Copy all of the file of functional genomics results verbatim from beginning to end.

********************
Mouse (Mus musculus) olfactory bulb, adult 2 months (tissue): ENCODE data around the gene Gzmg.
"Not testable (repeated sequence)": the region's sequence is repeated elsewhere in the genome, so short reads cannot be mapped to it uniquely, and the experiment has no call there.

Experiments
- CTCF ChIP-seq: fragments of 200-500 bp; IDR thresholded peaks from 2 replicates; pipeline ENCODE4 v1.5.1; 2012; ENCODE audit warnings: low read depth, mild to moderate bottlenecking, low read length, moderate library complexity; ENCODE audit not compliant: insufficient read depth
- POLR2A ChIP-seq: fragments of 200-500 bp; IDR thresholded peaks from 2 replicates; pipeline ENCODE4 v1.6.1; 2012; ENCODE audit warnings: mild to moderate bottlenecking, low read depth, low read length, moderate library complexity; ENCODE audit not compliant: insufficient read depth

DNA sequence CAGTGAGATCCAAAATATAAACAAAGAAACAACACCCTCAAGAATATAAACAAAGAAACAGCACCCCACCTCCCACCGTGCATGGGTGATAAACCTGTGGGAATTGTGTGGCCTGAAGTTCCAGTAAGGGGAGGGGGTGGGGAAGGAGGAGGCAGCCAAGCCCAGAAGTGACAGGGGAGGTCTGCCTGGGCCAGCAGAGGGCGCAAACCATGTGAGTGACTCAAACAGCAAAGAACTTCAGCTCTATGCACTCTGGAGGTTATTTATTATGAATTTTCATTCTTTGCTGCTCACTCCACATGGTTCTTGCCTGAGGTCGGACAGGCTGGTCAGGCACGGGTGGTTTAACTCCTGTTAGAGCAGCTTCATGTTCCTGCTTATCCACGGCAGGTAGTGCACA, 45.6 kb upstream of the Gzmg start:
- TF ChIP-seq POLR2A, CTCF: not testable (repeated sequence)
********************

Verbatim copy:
Mouse (Mus musculus) olfactory bulb, adult 2 months (tissue): ENCODE data around the gene Gzmg.
"Not testable (repeated sequence)": the region's sequence is repeated elsewhere in the genome, so short reads cannot be mapped to it uniquely, and the experiment has no call there.

Experiments
- CTCF ChIP-seq: fragments of 200-500 bp; IDR thresholded peaks from 2 replicates; pipeline ENCODE4 v1.5.1; 2012; ENCODE audit warnings: low read depth, mild to moderate bottlenecking, low read length, moderate library complexity; ENCODE audit not compliant: insufficient read depth
- POLR2A ChIP-seq: fragments of 200-500 bp; IDR thresholded peaks from 2 replicates; pipeline ENCODE4 v1.6.1; 2012; ENCODE audit warnings: mild to moderate bottlenecking, low read depth, low read length, moderate library complexity; ENCODE audit not compliant: insufficient read depth

DNA sequence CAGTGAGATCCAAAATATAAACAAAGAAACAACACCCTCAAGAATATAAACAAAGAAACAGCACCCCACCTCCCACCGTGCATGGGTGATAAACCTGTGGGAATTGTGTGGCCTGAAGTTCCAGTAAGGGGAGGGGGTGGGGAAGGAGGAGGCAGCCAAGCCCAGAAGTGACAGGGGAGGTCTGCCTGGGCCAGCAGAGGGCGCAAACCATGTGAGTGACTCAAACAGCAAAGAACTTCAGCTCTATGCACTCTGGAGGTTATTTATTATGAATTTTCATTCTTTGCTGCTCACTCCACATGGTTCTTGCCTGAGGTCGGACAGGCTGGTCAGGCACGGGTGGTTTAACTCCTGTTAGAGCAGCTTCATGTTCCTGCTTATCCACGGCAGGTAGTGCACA, 45.6 kb upstream of the Gzmg start:
- TF ChIP-seq POLR2A, CTCF: not testable (repeated sequence)